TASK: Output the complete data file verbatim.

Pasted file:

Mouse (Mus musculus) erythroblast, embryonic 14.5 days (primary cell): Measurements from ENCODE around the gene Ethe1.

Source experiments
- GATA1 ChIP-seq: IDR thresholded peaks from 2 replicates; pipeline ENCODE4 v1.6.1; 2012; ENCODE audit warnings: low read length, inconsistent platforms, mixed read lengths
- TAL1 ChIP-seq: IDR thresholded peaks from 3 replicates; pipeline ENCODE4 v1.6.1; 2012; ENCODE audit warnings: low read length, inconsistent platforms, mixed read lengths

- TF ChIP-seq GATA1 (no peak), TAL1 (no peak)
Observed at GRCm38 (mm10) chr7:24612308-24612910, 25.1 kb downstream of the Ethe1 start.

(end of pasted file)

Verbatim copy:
Mouse (Mus musculus) erythroblast, embryonic 14.5 days (primary cell): Measurements from ENCODE around the gene Ethe1.

Source experiments
- GATA1 ChIP-seq: IDR thresholded peaks from 2 replicates; pipeline ENCODE4 v1.6.1; 2012; ENCODE audit warnings: low read length, inconsistent platforms, mixed read lengths
- TAL1 ChIP-seq: IDR thresholded peaks from 3 replicates; pipeline ENCODE4 v1.6.1; 2012; ENCODE audit warnings: low read length, inconsistent platforms, mixed read lengths

- TF ChIP-seq GATA1 (no peak), TAL1 (no peak)
Observed at GRCm38 (mm10) chr7:24612308-24612910, 25.1 kb downstream of the Ethe1 start.